Canada climbed three places to rank fourth in the 2017 Global Cleantech Innovation Index, owing in part to its tripling in the number and value of cleantech funds and domestic investors.
The GCII is provided by the Cleantech Group (CTG) and the global conservation organization, WWF, with support from the United Nations Industrial Development Organization (UNIDO), Asian Development Bank (ADB), the Swedish Agency for Economic and Regional Growth and the Swedish Energy Agency. GCII ranks countries by their potential to produce entrepreneurial cleantech start-up companies that will commercialize clean technology innovations over the next ten years. The index is the average of four equally-weighted pillars, built from 21 metrics and condensed into 15 indicators, which are drawn from both third party research and CTG's proprietary data. Among the 40 countries included in the study, Canada ranked no lower than 6th across each of the four pillars, listed from “A” to “D” in figure-1 below.
Figure-1: Framework of the Global Cleantech Innovation Index
Canada's cleantech sector is defined by its innovative and entrepreneurial culture
Canada ranks third in the general innovation drivers index pillar, trailing only Sweden and the United States. General innovation drivers are a measure of the conditions that facilitate the development of entrepreneurial activity and innovation in a country. The set of indicators demonstrate whether conditions for starting a business, cleantech or otherwise, are present in a country, and rely on data provided by the Global Innovation Index and the Global Entrepreneurship Monitor. Authors of the report praise Finland and Canada for their leadership in national regulatory quality and government effectiveness, signaling the ability of their governments to formulate and implement policies that promote the development of the private sector.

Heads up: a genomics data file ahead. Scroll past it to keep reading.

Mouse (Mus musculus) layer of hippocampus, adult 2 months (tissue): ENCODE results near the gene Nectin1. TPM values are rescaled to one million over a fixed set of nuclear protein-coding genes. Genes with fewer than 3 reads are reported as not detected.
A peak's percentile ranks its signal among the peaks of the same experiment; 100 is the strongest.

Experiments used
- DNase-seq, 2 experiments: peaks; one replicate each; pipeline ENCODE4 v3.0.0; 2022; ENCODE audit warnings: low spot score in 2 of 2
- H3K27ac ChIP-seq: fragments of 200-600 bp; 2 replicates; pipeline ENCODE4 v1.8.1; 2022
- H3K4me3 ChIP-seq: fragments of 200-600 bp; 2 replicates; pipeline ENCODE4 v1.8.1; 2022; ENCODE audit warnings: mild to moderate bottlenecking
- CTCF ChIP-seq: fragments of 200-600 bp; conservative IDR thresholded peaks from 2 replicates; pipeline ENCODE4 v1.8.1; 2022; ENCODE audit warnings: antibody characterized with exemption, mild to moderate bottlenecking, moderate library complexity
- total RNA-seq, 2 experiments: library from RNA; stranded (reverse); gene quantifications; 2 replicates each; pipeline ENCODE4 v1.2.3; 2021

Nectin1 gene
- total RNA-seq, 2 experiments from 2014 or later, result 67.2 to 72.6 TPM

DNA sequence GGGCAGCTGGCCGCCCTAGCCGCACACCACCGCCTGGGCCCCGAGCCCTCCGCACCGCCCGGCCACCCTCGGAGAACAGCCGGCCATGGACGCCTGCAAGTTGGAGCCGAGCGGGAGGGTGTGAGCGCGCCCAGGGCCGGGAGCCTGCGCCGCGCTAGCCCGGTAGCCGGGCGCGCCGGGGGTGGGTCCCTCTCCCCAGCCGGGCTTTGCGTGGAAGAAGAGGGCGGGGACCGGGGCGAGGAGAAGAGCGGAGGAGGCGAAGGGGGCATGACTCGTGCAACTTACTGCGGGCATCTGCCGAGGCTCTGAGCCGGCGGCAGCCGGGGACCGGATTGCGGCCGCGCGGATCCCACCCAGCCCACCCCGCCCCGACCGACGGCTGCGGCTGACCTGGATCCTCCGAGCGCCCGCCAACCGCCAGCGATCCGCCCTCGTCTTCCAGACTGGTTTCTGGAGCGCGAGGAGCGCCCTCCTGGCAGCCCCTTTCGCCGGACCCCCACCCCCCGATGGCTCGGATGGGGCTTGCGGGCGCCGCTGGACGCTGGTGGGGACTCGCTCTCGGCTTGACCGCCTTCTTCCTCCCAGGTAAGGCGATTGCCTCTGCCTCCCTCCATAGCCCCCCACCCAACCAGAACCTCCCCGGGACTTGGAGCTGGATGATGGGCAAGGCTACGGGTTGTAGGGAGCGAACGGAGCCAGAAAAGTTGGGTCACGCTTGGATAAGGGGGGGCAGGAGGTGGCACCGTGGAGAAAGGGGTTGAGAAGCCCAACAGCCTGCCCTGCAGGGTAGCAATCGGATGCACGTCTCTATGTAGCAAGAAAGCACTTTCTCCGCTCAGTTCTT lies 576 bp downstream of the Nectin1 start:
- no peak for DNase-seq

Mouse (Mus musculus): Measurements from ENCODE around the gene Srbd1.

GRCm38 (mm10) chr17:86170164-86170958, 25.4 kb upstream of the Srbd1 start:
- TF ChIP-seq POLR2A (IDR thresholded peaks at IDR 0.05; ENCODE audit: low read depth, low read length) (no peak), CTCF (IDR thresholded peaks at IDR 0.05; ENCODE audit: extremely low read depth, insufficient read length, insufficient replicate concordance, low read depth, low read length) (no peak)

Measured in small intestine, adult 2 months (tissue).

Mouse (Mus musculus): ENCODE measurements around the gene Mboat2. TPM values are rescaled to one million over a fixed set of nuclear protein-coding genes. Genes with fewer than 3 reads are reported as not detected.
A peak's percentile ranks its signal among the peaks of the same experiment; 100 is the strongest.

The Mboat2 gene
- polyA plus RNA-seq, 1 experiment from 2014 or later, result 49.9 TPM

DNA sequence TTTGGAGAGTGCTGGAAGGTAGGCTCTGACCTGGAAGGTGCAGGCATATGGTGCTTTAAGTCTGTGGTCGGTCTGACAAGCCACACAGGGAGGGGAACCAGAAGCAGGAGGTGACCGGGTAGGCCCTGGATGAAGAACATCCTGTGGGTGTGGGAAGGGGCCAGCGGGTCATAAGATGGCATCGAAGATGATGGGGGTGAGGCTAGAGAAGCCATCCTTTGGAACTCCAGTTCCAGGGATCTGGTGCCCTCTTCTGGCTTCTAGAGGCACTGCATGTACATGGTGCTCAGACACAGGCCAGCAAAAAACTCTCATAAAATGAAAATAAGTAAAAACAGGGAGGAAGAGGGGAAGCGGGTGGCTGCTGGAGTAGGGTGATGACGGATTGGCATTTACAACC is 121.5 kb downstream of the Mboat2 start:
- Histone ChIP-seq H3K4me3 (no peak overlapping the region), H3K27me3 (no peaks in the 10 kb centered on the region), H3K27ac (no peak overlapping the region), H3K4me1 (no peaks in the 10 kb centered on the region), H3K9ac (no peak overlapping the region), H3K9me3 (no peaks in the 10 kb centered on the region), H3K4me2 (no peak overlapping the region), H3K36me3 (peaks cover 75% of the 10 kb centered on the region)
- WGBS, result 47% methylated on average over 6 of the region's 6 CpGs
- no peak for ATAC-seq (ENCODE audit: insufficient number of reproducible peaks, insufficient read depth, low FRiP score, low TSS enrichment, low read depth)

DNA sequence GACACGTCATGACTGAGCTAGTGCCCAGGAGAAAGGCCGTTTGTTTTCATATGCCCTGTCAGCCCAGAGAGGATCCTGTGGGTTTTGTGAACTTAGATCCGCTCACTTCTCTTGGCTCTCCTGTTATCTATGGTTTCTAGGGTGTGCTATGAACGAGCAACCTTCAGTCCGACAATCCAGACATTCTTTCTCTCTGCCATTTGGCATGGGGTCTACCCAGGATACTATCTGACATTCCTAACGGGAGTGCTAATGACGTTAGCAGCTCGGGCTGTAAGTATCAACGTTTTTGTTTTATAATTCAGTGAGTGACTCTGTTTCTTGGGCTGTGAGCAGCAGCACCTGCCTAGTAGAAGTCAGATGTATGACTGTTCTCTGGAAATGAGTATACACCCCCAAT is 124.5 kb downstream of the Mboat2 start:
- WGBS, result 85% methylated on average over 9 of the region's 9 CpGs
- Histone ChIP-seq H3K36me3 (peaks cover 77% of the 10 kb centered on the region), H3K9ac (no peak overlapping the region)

Canada, U.S.A and the U.K. offer cleantech start-ups the best access to private capital
Canada ranks fourth for cleantech specific drivers, an index pillar that measures a government's level of cleantech-supportive policy, public R&D expenditure in the sector, the country's market attractiveness for renewable energy investment and the level of start-up access to private finance via cleantech funds and domestic investors; Canada, the U.S.A. and the U.K. were highlighted as leaders.
Canada, U.S.A, the U.K. and Germany produce 75% of all successful cleantech start-ups
Canada places fourth in the evidence of emerging cleantech innovation index pillar, which identifies early signs of cleantech innovation by measuring the flow of environmentally related patents and early-stage venture capital. According to the report, top countries in this pillar share strengths in early-stage investment activity, while also scoring high in the number of successful cleantech start-ups. In fact, Canada was found to be one of four countries from which 75% of the world's successful cleantech companies emerge.
Canada's established manufacturing industry helps support cleantech commercialization
The evidence for commercialized cleantech index pillar gauges a country's ability to support fully commercialized cleantech companies. The pillar includes measurement of cleantech commodity import and export, renewable energy consumption data, cleantech late-stage privatization, M&As and IPOs and the number of publicly traded cleantech companies listed in major indices. The top six ranking countries found within this pillar, which includes Canada, benefit from an established manufacturing industry with a strong export focus across several industrial sectors, while also scoring high within the Global Manufacturing Competitiveness.